Groundwater contamination with Arcobacter has been reported on several occasions, being associated with two gastroenteritis outbreaks: one from a child summer camp (Idaho, USA) and the other from South Bass Island, Ohio, USA (Rice et al., 1999; Fong et al., 2007). In the latter case, an exceptionally high amount of rainfall over a period of three months resulted in massive groundwater contamination, likely from local sewage and septic systems in the area. Some of the contaminated wells were auxiliary connected with the distribution system and Arcobacter was isolated from 7/16 of these wells via a Campylobacter culture isolation method and PCR identification. Each of these wells was also positive for, viruses, E. coli and total coliforms supporting the hypothesis that the source of the bacteriological contamination was sewage. Arcobacter was recovered from the wells that that had higher levels of fecal contamination.
In the summer camp outbreak in Idaho, the chlorination system failed, which was the single treatment barrier for the well water at the camp (Rice et al., 1999). In the outbreak >80% of the individuals staying at the camp became ill with gastroenteritis. The single well on site tested positive for both total and fecal coliforms and A. butzleri was isolated from the well. Two A. butzleri isolates from the well showed the ability to survive for at least 16 days at 5°C with less than 0.5 log10 loss of viability, but cells were sensitive to chlorination (Rice et al., 1999). In both outbreaks, it was suspected that contamination of the wells may have been present for some time prior to the detection and recognition of the outbreaks.
Similar to groundwater, drinking water can be a source of Arcobacter as several reports detail the isolation of Arcobacter spp. from treated water (Jacob et al., 1993; Jacob et al.,1998; Ertas et al., 2010). In Turkey 3% of drinking water samples (chlorine treated) tested contained A. butzleri with 2% of the samples having culturable A. butzleri and A. skirrowii (Ertas et al., 2010). Another report of Arcobacter in drinking water described a waterborne outbreak in rural Finland in which the main drinking water pipe was broken during road construction and contaminated groundwater entered into the water line and made its way to a water storage reservoir, which was not disinfected (Jalava et al., 2014). Subsequent to the event Arcobacter was detected by PCR at two distribution system locations (one of which was a biofilm) and also by 16S rRNA gene sequencing of a water concentrate from the storage reservoir. However, no Arcobacter was recovered by culture-based methods.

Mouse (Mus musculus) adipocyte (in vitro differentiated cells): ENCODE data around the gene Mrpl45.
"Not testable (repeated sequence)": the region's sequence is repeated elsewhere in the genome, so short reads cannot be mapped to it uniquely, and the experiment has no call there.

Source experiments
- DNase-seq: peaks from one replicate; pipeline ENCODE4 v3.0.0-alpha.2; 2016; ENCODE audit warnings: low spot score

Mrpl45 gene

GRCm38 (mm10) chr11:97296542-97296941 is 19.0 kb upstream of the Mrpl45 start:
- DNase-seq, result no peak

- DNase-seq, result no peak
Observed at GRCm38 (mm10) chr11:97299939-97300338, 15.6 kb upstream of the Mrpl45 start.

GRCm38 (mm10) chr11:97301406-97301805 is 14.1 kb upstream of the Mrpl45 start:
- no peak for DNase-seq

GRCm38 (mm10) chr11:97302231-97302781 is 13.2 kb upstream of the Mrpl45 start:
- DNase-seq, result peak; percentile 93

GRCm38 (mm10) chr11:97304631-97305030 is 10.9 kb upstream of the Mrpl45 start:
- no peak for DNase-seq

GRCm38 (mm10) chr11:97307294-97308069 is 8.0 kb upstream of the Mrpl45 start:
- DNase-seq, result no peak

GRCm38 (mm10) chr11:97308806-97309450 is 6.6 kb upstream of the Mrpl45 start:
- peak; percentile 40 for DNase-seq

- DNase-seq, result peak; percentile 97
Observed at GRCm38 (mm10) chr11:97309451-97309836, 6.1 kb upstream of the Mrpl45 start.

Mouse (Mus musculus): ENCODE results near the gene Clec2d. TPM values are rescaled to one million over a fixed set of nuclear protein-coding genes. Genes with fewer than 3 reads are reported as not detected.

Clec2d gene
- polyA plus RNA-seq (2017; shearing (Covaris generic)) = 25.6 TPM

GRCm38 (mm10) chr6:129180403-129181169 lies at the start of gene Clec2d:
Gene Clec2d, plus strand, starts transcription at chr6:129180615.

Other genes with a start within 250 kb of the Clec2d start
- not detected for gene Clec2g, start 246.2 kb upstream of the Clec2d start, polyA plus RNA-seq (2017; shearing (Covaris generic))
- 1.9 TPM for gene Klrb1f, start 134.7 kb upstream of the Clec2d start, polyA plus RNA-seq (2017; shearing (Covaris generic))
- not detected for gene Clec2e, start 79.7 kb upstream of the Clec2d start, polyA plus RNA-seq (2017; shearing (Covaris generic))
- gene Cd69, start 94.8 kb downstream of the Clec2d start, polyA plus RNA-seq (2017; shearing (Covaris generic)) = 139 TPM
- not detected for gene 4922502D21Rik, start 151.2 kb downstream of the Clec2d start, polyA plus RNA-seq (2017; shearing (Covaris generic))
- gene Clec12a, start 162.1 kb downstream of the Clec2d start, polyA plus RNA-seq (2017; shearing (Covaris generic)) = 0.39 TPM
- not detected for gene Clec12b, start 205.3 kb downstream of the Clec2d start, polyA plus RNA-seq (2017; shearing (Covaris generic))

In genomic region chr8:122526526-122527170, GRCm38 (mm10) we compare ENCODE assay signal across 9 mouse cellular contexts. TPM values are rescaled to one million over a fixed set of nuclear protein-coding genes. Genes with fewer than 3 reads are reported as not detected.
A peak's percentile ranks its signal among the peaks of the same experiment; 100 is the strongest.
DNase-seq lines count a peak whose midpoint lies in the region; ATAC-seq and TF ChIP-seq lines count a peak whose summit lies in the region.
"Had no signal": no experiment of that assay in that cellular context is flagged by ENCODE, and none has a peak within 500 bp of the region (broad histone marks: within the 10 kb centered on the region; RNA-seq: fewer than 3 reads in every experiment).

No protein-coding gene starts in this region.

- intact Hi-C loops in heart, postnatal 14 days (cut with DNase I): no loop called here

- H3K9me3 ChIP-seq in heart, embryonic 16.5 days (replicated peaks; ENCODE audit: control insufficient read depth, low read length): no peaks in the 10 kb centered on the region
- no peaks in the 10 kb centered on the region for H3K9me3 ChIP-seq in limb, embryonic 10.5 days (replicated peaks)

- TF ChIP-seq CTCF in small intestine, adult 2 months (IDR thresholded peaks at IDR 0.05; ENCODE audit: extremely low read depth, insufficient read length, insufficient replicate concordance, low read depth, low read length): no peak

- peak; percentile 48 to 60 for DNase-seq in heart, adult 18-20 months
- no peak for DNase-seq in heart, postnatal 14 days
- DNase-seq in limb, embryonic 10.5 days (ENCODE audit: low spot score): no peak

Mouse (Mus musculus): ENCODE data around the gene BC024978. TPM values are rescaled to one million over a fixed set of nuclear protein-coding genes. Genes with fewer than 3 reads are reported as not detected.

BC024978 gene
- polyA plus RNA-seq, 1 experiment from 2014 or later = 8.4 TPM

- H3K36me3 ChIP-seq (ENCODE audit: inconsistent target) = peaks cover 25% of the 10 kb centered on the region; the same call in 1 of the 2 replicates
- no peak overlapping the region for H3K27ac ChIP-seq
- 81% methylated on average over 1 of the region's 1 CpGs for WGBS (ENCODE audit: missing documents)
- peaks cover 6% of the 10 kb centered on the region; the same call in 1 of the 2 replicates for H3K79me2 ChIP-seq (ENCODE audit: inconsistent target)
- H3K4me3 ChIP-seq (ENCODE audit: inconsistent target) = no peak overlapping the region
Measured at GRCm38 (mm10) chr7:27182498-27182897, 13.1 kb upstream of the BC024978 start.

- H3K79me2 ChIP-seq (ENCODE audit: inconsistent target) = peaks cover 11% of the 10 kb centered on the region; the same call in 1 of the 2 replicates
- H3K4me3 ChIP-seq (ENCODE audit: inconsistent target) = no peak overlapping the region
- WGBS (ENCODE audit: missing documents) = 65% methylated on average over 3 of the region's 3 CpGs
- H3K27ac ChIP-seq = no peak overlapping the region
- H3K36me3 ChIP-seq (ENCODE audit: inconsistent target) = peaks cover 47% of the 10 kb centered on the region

A waterborne outbreak similar to the one described in Finland (Jalava et al., 2014) was reported in Slovenia after the drinking water system in a new building was connected. A. cryaerophilus was isolated from the feces of one (3.2%) of the 43 reported cases with acute gastroenteritis (Kopilović et al., 2008). In the latter outbreak as in the one of South Bass Island the gastroenteritis cases had multiple etiologies, due to the different pathogens present in the sewage assumed to have contaminated the drinking water, combined by different susceptibility of the exposed population on the basis of the immunity etc.